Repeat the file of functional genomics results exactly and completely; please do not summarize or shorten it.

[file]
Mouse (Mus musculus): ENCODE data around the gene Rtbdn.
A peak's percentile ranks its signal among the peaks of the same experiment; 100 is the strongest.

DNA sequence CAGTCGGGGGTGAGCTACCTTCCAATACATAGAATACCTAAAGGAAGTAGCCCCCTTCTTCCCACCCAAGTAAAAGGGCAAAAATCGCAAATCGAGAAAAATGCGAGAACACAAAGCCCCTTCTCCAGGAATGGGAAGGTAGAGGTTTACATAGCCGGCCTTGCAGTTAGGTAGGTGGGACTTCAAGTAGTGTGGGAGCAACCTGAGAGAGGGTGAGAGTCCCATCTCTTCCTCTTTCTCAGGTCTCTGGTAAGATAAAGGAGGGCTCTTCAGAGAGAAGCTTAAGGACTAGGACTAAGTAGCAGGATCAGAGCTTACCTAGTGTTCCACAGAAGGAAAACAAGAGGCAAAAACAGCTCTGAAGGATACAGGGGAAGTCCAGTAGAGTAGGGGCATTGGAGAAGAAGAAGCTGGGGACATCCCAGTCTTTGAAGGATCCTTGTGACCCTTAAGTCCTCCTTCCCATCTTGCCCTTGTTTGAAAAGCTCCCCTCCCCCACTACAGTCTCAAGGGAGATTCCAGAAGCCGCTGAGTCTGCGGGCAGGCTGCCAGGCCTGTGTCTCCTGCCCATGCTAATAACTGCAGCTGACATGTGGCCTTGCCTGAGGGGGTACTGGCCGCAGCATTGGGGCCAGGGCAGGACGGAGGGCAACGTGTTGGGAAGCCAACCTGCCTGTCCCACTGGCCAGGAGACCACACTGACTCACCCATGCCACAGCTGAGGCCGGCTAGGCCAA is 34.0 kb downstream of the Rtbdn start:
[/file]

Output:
Mouse (Mus musculus): ENCODE data around the gene Rtbdn.
A peak's percentile ranks its signal among the peaks of the same experiment; 100 is the strongest.

DNA sequence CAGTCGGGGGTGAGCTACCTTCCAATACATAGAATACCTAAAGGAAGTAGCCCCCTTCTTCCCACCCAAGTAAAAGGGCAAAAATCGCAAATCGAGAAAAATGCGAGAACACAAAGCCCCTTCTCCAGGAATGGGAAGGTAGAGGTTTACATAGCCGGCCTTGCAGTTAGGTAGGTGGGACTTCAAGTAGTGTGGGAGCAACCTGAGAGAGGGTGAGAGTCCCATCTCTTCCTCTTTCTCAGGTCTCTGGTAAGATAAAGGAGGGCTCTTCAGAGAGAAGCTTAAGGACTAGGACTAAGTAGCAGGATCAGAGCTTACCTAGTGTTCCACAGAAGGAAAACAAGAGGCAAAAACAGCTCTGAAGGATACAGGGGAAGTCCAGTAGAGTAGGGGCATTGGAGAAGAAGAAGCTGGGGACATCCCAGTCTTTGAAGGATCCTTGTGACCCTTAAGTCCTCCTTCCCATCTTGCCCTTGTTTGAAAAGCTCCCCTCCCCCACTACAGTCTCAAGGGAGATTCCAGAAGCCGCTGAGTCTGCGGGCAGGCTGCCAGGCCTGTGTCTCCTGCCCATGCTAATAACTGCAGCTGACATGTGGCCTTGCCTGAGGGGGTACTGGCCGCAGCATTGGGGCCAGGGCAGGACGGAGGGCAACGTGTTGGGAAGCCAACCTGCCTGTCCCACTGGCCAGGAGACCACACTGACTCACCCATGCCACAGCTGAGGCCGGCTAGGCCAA is 34.0 kb downstream of the Rtbdn start: